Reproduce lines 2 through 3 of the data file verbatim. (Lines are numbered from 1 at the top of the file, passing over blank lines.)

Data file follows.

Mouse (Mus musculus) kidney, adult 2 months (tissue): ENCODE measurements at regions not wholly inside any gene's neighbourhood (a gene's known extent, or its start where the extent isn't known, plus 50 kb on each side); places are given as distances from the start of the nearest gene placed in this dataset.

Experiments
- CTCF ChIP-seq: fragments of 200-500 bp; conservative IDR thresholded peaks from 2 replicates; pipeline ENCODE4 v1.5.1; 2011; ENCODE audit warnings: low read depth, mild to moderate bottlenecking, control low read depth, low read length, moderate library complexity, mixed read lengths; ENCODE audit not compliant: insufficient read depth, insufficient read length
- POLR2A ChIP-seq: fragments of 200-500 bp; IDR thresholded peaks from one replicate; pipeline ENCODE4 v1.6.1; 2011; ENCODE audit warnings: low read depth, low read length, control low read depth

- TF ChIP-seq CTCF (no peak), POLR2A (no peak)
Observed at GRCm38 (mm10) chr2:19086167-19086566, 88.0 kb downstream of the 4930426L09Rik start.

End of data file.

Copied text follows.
Experiments
- CTCF ChIP-seq: fragments of 200-500 bp; conservative IDR thresholded peaks from 2 replicates; pipeline ENCODE4 v1.5.1; 2011; ENCODE audit warnings: low read depth, mild to moderate bottlenecking, control low read depth, low read length, moderate library complexity, mixed read lengths; ENCODE audit not compliant: insufficient read depth, insufficient read length